Queensland has a new child abduction alert system.
The Police Minister and Commissioner announced the revamp. It’s based on an American model to locate high-risk children who’ve been snatched.
Jack Harvey reports.
The so-called AMBER Alert system requires a broadcast every 15 minutes appealing for information.
Named after a nine year old girl in the United States who was abducted and murdered in 1996, the system is designed to maximise the chances of locating the missing child by providing explicit details of the abductee and alleged abductor.
Jo-Ann Miller, Minister for Police: “The people of Queensland will see the Amber Alert on television, they’ll also be able to listen to the Amber alert on radio, and they’ll also see it on Facebook and Twitter.”
A 2007 study of 275 alerts in the US, found the AMBER alert was predominantly used in cases of family abductions in which the chances of injury or death are low.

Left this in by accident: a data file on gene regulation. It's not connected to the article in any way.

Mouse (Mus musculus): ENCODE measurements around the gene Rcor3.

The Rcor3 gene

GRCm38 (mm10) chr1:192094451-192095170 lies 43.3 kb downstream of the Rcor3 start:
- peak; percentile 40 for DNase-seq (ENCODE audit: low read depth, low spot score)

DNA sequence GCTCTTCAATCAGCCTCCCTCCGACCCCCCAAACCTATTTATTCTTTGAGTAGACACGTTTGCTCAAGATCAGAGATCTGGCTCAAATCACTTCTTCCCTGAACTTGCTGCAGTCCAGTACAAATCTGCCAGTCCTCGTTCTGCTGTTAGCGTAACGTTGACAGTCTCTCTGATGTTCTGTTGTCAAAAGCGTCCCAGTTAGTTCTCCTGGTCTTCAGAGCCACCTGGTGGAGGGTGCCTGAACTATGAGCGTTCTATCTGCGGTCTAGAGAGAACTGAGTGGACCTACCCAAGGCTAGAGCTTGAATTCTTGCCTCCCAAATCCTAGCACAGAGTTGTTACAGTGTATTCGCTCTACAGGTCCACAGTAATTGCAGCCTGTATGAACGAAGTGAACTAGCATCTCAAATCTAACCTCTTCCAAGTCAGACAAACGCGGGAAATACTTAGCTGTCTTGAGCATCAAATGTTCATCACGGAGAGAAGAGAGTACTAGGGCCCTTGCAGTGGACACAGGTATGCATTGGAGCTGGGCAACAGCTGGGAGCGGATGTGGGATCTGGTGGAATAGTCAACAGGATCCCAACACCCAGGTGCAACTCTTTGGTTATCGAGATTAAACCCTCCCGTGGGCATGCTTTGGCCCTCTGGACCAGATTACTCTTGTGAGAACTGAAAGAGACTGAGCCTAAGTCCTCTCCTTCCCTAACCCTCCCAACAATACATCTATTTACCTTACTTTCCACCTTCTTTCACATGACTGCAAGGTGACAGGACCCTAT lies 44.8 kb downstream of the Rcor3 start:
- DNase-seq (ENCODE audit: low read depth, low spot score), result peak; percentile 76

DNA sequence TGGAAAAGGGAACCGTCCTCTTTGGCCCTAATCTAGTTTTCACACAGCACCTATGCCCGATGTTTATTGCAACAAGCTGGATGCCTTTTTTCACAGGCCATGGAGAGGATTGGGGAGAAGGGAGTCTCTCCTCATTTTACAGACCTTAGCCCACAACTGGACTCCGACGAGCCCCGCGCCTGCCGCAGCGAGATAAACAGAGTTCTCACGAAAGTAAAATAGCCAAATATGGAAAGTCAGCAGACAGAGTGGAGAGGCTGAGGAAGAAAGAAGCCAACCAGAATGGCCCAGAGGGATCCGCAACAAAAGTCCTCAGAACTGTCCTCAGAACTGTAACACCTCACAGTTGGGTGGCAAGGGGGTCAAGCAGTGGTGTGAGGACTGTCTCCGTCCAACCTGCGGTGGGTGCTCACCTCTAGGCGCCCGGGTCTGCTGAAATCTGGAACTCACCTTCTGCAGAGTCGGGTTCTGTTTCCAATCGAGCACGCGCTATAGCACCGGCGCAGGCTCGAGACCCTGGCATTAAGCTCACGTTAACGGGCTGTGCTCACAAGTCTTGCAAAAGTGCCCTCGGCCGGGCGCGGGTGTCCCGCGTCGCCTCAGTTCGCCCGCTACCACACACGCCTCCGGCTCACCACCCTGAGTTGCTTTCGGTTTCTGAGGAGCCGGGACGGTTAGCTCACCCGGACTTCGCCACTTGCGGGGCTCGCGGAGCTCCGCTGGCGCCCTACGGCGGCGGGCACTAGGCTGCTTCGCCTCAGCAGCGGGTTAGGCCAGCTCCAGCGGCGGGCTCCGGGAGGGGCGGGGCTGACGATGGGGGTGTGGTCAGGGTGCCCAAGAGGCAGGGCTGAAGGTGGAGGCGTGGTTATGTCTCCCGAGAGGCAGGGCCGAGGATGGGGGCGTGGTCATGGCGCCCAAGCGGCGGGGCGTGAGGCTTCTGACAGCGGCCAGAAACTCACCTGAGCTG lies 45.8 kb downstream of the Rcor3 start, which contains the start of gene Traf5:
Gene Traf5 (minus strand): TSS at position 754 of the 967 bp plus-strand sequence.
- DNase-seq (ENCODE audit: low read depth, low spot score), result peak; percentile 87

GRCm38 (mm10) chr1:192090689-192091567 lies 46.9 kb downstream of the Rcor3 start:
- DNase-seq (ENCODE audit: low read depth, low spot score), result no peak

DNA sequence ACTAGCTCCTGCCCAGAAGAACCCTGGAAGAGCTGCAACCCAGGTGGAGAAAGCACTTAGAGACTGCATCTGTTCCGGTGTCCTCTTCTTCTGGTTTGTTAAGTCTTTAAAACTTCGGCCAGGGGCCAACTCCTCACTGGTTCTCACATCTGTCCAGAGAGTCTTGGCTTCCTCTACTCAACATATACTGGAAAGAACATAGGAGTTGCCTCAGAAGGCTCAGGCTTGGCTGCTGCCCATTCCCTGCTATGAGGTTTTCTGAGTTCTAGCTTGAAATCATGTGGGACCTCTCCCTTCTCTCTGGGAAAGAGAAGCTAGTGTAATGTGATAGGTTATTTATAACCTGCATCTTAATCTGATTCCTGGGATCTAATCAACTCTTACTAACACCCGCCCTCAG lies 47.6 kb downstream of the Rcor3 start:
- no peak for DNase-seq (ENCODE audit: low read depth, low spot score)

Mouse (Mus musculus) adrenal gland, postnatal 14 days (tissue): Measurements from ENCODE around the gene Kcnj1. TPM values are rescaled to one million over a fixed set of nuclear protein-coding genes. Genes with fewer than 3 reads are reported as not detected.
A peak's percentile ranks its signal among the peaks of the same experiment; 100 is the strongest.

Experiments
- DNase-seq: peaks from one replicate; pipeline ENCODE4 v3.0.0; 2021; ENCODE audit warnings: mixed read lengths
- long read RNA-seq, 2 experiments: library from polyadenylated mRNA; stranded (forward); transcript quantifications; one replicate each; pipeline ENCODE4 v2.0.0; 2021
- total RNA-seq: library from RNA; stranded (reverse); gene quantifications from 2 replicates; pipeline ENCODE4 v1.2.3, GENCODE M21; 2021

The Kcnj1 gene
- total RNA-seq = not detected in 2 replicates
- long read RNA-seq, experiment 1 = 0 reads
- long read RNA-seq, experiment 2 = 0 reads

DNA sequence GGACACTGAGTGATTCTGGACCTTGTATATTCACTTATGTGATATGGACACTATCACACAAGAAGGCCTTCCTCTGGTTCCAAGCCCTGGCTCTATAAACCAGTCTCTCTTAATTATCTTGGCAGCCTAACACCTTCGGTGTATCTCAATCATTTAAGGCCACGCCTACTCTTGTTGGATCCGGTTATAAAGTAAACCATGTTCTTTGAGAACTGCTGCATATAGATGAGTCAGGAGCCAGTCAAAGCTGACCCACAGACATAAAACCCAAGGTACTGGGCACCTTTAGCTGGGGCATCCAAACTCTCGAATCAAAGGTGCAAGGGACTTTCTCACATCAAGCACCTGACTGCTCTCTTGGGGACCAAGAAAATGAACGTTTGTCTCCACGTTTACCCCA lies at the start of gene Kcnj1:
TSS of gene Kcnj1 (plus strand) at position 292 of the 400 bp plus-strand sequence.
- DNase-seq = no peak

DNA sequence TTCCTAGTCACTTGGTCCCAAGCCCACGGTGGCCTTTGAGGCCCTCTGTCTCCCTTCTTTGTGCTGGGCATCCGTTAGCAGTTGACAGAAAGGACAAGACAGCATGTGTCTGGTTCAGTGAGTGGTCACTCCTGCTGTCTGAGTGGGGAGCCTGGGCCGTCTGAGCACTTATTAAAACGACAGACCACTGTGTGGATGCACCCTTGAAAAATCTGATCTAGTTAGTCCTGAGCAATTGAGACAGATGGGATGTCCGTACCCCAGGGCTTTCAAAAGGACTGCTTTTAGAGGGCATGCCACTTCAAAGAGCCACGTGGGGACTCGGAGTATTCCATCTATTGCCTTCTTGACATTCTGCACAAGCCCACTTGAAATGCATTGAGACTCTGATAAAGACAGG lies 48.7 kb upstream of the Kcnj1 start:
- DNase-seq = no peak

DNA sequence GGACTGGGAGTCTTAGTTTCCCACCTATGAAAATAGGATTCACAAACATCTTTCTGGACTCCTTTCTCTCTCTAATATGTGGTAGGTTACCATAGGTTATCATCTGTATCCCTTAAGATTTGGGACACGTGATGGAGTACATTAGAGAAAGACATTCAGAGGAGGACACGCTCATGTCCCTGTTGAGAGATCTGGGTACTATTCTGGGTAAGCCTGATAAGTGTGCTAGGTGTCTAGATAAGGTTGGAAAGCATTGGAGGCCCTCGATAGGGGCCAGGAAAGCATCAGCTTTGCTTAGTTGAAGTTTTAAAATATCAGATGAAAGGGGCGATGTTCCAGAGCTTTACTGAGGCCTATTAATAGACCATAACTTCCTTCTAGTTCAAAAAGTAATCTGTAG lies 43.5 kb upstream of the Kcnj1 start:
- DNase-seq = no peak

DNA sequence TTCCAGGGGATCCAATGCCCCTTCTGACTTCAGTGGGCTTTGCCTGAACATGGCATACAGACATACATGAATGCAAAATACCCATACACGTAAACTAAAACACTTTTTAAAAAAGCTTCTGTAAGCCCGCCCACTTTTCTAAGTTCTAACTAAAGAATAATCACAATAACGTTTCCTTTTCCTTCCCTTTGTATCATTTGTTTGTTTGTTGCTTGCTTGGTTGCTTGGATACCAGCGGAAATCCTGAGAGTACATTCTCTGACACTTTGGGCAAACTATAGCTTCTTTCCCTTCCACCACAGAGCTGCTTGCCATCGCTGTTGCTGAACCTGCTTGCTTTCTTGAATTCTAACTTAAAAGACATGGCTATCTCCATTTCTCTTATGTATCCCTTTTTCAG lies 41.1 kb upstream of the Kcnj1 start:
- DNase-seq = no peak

Critics there say it’s not being used as intended which was for cases of high risk children being abducted by a stranger.
First implemented in 1996, the Amber Alert has been criticised with response time and alert criteria being called into question.
Queensland is the first state to introduce the system.
It allows police to initiate an alert if a child is missing in suspicious circumstances, rather than the alert being reserved purely for cases where there’s evidence of an abduction.
The Police Commissioner says it’ll only be used in extreme cases.
Jack Harvey, QUT News.